Federal Funds for Project Making Virginia East Coast Deep Water Port

Port of Virginia dredging
With the final component of federal funding the dredging project is set to make Virginia the deepest East Coast port (file photo)

Published May 23, 2022 2:19 PM by The Maritime Executive

The Port of Virginia has secured all the necessary federal funding to complete a project which will make it one of the US East Coast’s deepest ports. The new agreements commit the port and the US Army Corps of Engineers to collaborate to deliver the Norfolk Harbor widening and deepening project. Further, it allows the Army Corps to use federal funding to award its first construction contract on the project.

“The importance of this moment in the evolution of The Port of Virginia cannot be overstated,” said Virginia Port Authority CEO Stephen A. Edwards. “This is a modern, twenty-first century port, and when you couple our land-based assets and capabilities with the deepest and widest channels — and safest harbor — on the entire US East Coast, you have a recipe for success here for decades to come.”

Under the project, which began with the first dredging work in December 2019, calls for the commercial shipping channels from the Atlantic Ocean and into the harbor to be deepened to at least 55-feet and made wide enough to safely accommodate two-way traffic of ultra-large container ships.

According to Edwards, these features put the port ahead of its East Coast peers and in a unique position to attract more cargo and increase efficiency at its terminals. The biggest ships afloat will be able safely to sail to-and-from the port fully laden with containers, while Edwards also highlighted that the wider channels and two-way ship traffic mean greater use of the port’s vessel berths.

“This investment comes at a critical time as we look to continue the success of the port and ease the burden on strained supply chains,” US Representative for Virginia Bobby Scott. “I’m pleased to finally see this project come to fruition after working with my colleagues for many years. This will also be an economic boon for Hampton Roads and the rest of Virginia.”

The federal government and the port agreed to a 50-50 cost share of the project at its outset in 2015 when the Army Corps began evaluating the economic value of a deeper and wider Norfolk Harbor and commercial shipping channel. The final installment of the federal investment, $72 million, was included in the 2021 Bipartisan Infrastructure Law. With the new agreements signed today with the US Army Corps of Engineers the federal contribution is in place for the effort to widen and deepen the commercial shipping channels and Norfolk Harbor.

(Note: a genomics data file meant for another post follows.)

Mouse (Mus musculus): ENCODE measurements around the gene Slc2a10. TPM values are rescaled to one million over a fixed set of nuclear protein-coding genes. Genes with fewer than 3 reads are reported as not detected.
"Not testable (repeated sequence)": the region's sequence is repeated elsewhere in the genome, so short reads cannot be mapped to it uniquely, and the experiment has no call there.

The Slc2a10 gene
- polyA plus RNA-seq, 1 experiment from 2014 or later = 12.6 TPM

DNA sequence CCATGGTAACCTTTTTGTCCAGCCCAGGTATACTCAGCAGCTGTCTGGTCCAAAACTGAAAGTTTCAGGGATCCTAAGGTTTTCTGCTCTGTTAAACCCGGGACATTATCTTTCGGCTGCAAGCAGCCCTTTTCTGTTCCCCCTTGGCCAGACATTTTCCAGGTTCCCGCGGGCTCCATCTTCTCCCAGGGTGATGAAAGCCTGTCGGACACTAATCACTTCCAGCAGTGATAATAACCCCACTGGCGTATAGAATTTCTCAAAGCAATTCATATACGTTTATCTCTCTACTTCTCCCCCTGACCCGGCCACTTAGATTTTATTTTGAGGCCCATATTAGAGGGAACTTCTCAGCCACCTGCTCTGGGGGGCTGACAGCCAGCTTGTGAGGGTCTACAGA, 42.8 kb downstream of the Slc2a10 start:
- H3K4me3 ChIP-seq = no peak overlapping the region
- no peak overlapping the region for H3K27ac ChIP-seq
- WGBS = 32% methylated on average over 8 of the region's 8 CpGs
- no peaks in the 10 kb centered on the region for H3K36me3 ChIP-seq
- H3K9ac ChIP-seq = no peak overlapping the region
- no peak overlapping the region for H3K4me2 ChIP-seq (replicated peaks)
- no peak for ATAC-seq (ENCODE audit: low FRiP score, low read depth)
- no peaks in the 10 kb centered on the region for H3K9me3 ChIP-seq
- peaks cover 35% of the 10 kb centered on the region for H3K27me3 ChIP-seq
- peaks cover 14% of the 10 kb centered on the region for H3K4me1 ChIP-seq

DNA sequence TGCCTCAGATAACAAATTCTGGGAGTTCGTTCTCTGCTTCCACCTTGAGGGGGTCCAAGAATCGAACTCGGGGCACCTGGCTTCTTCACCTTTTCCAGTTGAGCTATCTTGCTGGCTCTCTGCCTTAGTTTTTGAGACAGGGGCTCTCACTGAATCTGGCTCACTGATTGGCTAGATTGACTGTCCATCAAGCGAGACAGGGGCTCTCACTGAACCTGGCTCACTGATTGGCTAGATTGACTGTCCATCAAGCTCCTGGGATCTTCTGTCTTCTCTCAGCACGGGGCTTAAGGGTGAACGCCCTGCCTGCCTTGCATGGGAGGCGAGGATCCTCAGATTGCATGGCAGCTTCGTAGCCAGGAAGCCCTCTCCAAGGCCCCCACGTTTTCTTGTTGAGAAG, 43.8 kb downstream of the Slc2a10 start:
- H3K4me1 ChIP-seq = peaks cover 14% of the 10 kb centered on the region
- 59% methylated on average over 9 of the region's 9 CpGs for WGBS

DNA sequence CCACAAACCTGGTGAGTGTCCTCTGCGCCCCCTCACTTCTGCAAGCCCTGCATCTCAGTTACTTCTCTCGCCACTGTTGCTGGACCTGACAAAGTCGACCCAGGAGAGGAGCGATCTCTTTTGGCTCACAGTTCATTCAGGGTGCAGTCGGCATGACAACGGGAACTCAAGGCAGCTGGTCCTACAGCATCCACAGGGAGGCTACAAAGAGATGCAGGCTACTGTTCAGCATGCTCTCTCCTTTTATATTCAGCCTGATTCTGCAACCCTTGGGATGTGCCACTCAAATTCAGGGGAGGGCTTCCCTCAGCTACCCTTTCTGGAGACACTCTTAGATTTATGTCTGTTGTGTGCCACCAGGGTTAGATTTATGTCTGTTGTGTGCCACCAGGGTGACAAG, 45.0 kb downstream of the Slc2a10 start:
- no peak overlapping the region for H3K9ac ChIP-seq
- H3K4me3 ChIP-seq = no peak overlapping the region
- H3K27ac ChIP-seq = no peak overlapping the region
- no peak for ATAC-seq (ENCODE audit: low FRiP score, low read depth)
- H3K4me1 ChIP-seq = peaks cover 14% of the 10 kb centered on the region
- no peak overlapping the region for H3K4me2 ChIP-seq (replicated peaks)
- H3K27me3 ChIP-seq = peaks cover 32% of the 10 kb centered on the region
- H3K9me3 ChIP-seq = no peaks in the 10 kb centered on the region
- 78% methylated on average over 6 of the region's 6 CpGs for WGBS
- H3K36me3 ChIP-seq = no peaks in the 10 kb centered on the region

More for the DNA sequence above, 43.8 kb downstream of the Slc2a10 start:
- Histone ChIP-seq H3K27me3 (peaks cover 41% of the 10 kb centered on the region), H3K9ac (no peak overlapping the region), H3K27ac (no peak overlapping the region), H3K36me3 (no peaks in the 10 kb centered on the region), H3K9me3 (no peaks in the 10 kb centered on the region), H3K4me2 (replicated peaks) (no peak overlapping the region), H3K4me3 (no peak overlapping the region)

The project remains on schedule with the port and Army Corps highlighting that it is scheduled for competition in 2024. While the focus of the project is to help drive the port’s cargo volumes, the dredge material is also being put to constructive use with the material being placed along the regional beaches for additional coastal protection.

Eastport, Marine, which bills itself as the “Deepest Natural Seaport in the Continental United States,” however challenged the Port of Virginia’s assertion that it would be the deepest port on the East Coast. They reported that the Port of Eastport is “indeed deeper (at Mean Lower Low Water) than the 55 feet depth,” that will be created in this project for the Port of Virginia.

Other ports along the entire US East Coast are also working to respond to the growth in containerships and volumes. Savannah this spring completed a similar dredging project (47 feet) while Charleston is also completing a dredging project to deepen its channel. Jacksonville, Florida also marked the completion of a dredging project, while Baltimore and Boston have also been enhancing their container handling operations.